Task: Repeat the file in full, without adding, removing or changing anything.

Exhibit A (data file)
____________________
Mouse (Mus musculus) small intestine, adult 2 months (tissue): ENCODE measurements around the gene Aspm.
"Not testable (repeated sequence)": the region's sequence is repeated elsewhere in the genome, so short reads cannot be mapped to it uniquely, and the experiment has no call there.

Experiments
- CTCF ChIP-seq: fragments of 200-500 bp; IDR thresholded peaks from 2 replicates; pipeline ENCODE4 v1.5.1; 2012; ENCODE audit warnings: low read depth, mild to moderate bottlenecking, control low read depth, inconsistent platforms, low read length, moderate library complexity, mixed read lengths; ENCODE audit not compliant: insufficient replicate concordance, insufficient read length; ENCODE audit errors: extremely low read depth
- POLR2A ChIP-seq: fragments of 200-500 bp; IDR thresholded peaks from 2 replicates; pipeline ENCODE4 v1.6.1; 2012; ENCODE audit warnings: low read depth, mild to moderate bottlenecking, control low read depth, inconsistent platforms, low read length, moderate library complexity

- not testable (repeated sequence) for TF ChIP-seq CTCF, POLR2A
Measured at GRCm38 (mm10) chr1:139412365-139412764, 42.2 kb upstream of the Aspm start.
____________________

Mouse (Mus musculus) small intestine, adult 2 months (tissue): ENCODE measurements around the gene Aspm.
"Not testable (repeated sequence)": the region's sequence is repeated elsewhere in the genome, so short reads cannot be mapped to it uniquely, and the experiment has no call there.

Experiments
- CTCF ChIP-seq: fragments of 200-500 bp; IDR thresholded peaks from 2 replicates; pipeline ENCODE4 v1.5.1; 2012; ENCODE audit warnings: low read depth, mild to moderate bottlenecking, control low read depth, inconsistent platforms, low read length, moderate library complexity, mixed read lengths; ENCODE audit not compliant: insufficient replicate concordance, insufficient read length; ENCODE audit errors: extremely low read depth
- POLR2A ChIP-seq: fragments of 200-500 bp; IDR thresholded peaks from 2 replicates; pipeline ENCODE4 v1.6.1; 2012; ENCODE audit warnings: low read depth, mild to moderate bottlenecking, control low read depth, inconsistent platforms, low read length, moderate library complexity

- not testable (repeated sequence) for TF ChIP-seq CTCF, POLR2A
Measured at GRCm38 (mm10) chr1:139412365-139412764, 42.2 kb upstream of the Aspm start.